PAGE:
Why the Vikings have not done enough in the 2022 offseason

(Trevor Ruszkowski-USA TODAY Sports) Kwesi Adofo-Mensah
(Trevor Ruszkowski-USA TODAY Sports) Kwesi Adofo-Mensah /
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Minnesota Vikings
Lewis Cine Credit: Kirby Lee-USA TODAY Sports /

The Minnesota Vikings had a near-disastrous draft experience

The Vikings did a good job of adding value to the secondary with Lewis Cine at the end of Round 1 and Andrew Booth Jr. in the middle of the second round. However, the path it took to land those players was horrible and quite the learning experience for the new front office.

Minnesota traded back with the Lions who got a star wide receiver prospect in Jameson Williams and only had to give up, essentially, a third-round pick for the Vikings to drop 20 spots in the first round. The two teams swapped second-round picks but Minnesota traded down from there as well.

Kwesi did not tax the Lions for making a trade with a divisional foe and it cost the Vikings a ton of value as a result. I liked the Lewis Cine selection but the Vikings did not get enough value out of a trade down the board.

They did the same thing in Round 2 when they moved back into the same range as their original pick – moved from pick 46 to 42 – to land Andrew Booth. Booth was a candidate to go 12th overall in plenty of mock drafts but injuries are a legit concern.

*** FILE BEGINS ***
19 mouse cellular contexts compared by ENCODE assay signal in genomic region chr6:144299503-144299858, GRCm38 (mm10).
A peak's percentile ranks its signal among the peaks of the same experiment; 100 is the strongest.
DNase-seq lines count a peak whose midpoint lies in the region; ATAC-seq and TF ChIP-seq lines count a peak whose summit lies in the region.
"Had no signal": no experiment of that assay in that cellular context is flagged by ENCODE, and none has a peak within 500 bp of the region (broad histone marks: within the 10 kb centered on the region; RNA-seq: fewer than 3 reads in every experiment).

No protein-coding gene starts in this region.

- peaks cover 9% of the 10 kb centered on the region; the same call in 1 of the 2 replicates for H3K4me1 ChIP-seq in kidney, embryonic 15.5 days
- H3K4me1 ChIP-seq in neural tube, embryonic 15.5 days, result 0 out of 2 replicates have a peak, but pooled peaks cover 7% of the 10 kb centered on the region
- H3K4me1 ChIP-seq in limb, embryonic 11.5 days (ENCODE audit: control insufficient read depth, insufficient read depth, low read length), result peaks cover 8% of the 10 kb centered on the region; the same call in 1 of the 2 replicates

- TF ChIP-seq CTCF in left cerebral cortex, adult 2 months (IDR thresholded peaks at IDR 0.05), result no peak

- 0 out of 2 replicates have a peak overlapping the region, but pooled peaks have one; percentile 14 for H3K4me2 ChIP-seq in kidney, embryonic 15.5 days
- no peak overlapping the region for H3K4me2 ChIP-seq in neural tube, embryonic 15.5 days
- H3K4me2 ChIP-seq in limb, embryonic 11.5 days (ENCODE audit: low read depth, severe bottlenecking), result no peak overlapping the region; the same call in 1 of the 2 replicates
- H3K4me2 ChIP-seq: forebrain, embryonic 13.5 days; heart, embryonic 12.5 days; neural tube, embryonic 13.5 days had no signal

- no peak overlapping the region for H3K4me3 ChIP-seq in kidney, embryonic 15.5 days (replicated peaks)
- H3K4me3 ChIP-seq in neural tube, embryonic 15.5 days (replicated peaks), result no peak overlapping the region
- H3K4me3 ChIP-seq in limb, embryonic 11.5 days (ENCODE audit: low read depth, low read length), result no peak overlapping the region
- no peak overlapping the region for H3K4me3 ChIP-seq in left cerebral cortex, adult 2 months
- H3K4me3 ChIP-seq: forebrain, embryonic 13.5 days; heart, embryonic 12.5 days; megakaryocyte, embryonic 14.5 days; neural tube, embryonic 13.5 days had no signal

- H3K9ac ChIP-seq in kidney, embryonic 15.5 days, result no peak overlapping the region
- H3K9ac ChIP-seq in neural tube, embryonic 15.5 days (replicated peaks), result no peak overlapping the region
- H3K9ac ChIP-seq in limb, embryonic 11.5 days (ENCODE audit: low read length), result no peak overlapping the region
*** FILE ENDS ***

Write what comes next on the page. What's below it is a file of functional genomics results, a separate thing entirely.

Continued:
Just like last year’s first-round pick Christian Darrisaw, Andrew Booth is dealing with core muscle injuries that can be an issue moving forward. After already having two core surgeries and missing out on pre-draft workouts, there are question marks about Booth heading into the NFL, which probably led to his slide out of the first round.

The draft class could turn out solid and that’s great, but the value of the Vikings’ draft was bad. They should have landed more in the trade with Detroit, especially considering the Lions have two picks in the first round next year.

The Minnesota Vikings entered the draft with picks 12, 46, and 77 and wound up making picks at 32, 42, 69, and 77. On the draft value chart, the Vikings went from 1,845 points to 1,535 points in the first three rounds of the draft. That’s an astounding drop in value.

For reference, that 310-point difference is equivalent to a late-second round selection that the Vikings lost by trading around the board. That cannot happen, especially with the roster trying to compete in the NFC.

Even beyond that point, the Vikings did not draft players that are going to make a significant impact. Brian Asamoah is going to be a rotational linebacker, Ed Ingram has troubling off-field issues to clear up before he adds another body to the guard battle, and Akayleb Evans is a developmental cornerback that is going to take some time to mold.

The Vikings added two players that can make a strong impact in 2022 and then another couple of guys that will fight for playing time. The rest of the draft class will be lucky to crack the rotation, let alone the roster.

I do like Cine and Booth but the rest of this draft class was confusing for a number of reasons. The Vikings did not do quite enough to assert themselves as threats in the NFC.